The various sensations keep arising in the body whether one likes it or not. There is no control over them, no possession of them. They do not obey our wishes. This in turn makes one realize the nature of dukkha (suffering).

Through experience, you understand that identifying oneself with these changing impersonal phenomena is nothing but suffering.

The more you are established at this level of ultimate truth, the more strongly and more steadfastly you will be established in real wisdom.

In contrast to this, anyone entangled in ignorance will crave for the continuation of pleasant sensations and crave for the cessation of unpleasant sensations. This reaction of the mind-volition based on craving and aversion-is the strongest bondage.

Initially the meditator will find himself in a tug-of-war between the new knowledge of phenomena as impermanent and transitory, and the old attachment to the flow of sankhara (reactions), which is based on ignorance. With repeated practice, you learn to differentiate between what is real and what is illusory. For longer and longer periods truth will predominate. Each sensation felt is recognized as impermanent; hence the perception that accompanies each cognition is free from the self-consciousness of 'I' and 'mine'.

The truth that the sensation immediately passes away begins to predominate, instead of the tanha (craving) for it to continue, or the tanha for it to pass away.

It is meaningless to like or dislike sensations that pass away as soon as they arise. It is this liking and disliking which turns into the very strong attachments that condition the mind and produce the bhava-sankhara, the bhava-kamma (actions which are responsible to give a new birth) driving individuals along the endless rounds of becoming.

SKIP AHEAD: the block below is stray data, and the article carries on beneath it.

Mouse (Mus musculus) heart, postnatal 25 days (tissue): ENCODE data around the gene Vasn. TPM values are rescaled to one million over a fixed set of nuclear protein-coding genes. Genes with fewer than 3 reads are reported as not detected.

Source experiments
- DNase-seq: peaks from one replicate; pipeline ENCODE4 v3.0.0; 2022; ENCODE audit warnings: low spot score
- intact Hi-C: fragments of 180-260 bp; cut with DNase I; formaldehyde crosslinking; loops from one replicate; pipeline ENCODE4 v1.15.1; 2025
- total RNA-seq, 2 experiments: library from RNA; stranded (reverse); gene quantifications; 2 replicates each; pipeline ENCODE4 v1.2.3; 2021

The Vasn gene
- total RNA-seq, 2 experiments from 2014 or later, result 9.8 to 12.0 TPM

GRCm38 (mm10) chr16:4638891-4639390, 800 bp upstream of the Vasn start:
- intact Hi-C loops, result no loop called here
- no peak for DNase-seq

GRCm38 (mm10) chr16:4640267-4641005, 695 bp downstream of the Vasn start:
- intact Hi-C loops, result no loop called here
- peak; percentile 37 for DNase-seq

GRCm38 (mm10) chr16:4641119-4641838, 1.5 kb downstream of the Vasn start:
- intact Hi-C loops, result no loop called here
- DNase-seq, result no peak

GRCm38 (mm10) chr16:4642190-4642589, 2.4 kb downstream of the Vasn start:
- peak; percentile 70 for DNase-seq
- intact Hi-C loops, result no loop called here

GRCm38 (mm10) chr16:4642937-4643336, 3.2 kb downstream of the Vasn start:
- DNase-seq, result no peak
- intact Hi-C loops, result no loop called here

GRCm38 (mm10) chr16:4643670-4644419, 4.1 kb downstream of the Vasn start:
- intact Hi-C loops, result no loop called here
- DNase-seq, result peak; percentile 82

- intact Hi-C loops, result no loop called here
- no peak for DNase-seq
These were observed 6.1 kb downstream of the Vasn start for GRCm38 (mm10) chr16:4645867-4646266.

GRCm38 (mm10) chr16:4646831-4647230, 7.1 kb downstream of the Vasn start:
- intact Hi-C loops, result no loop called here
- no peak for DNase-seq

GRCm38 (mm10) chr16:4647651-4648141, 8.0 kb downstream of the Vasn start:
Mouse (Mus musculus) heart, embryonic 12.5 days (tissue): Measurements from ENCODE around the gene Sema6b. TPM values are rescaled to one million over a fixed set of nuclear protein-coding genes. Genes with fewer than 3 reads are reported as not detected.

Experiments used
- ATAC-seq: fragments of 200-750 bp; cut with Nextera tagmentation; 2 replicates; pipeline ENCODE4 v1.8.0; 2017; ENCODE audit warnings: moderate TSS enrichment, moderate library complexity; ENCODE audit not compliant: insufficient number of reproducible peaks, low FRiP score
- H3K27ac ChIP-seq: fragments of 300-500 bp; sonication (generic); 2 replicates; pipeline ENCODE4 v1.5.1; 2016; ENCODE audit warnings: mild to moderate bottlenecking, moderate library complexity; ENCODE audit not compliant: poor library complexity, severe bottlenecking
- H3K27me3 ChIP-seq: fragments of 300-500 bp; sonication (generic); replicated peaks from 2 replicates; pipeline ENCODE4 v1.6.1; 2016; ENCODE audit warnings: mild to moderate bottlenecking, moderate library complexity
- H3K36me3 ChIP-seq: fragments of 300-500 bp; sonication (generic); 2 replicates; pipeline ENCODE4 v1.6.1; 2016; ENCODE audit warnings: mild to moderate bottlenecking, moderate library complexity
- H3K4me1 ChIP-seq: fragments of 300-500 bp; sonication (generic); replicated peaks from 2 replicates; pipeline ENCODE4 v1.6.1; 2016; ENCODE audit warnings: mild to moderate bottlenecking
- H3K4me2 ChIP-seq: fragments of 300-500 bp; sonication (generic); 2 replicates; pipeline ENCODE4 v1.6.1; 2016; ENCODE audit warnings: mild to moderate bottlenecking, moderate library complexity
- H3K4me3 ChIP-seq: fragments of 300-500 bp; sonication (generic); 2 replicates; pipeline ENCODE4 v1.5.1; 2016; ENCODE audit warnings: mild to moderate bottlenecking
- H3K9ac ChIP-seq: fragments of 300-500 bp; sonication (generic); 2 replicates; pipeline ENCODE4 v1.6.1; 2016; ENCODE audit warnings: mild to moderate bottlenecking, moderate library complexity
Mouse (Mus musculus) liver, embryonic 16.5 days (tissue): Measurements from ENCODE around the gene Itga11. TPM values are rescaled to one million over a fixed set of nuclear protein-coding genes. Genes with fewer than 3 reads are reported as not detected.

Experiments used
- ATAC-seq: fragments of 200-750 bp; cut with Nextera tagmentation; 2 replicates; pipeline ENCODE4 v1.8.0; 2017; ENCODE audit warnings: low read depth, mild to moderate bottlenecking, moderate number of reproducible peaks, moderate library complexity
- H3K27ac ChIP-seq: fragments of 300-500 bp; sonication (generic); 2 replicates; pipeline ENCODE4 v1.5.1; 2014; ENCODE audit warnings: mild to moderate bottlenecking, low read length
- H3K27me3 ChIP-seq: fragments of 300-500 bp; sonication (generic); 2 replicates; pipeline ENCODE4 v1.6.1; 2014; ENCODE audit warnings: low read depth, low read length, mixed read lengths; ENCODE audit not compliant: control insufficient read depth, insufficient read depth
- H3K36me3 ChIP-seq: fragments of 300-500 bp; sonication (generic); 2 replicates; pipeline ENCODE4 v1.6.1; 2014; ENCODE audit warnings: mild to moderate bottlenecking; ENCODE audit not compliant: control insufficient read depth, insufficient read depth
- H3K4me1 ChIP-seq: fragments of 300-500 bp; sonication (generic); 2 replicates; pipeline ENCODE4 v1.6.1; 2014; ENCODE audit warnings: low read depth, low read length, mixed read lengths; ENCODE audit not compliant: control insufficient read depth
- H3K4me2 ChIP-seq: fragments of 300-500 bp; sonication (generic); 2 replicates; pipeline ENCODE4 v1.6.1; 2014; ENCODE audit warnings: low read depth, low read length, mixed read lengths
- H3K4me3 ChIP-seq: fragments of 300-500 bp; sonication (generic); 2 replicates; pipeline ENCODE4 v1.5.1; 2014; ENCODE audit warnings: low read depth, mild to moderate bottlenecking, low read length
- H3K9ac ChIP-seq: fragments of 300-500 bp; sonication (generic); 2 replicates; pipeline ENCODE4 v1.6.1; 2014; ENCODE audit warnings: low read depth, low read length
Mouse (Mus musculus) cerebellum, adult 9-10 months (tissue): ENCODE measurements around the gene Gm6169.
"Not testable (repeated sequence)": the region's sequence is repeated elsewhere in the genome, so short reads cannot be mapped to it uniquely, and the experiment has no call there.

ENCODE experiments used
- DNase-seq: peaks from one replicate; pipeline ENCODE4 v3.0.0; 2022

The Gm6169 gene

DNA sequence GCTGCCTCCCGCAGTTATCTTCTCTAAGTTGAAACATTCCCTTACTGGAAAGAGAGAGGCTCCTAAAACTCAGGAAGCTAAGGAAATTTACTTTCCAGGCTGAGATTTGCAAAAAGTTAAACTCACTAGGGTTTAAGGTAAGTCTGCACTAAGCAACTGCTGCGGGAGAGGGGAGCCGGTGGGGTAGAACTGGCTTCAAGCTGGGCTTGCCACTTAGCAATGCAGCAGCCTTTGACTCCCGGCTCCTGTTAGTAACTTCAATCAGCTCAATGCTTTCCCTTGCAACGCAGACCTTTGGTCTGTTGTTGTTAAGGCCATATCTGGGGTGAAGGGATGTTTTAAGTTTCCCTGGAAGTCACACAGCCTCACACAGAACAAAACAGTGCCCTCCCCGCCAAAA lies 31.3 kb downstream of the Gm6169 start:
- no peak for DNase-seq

A non-reacting mind produces no new conditioning.

The law of nature is such that the old accumulation of conditioning in the flow of the consciousness (bhavanga-santati) will automatically rise to the surface to be eradicated when no new sankhara are given as input. This comes about by remaining equanimous with the direct understanding of the wisdom of anicca (impermanence, constant change), anicca-vijja-nanaa.

Here again, it is the practice of Vipassana which enables the meditator silently and attentively to observe these old bondages of the past, as they arise, in their true impermanent nature.

With heightened equanimity, based on the constant thorough understanding of impermanence at the level of bodily sensations (sampajanna), craving and aversion lose their grip. In a non-reacting mind, the latent conditions cannot multiply-rather they are progressively eradicated.



The most compassionate Sammsambuddha Gotama faced many challenging situations, including being falsely accused of sexual misconduct. He set an example and showed the way how to face such situations - with practice of perfect equanimity, being with the truth, and deep metta.
(The above engraving is part of the collection of engravings and paintings on the Buddha's life, displayed in and around the information gallery of the Global Vipassana Pagoda, Mumbai, India)


At times, however, the fruition of the old kamma is so intense, that an ordinary meditator loses all balance of mind. Wisdom fades away and the true perspective becomes blurred. The impersonal attitude towards the pain is lost, and one begins to identify with the sensations. One may try intellectually to come out of reactions, but actually one begins treating the pain as if it will never end, and the reaction continues.

To realize the impermanent nature of all phenomena and to break the apparent solidity of perceptions, a meditator must experience the stage of uppadavaya-dhammino, the instantaneous arising and passing of the vibrations or wavelets of nama-rupa (mind and matter).

This stage can be reached only by the proper practice of Vipassana meditation, the sure way to break these bondages.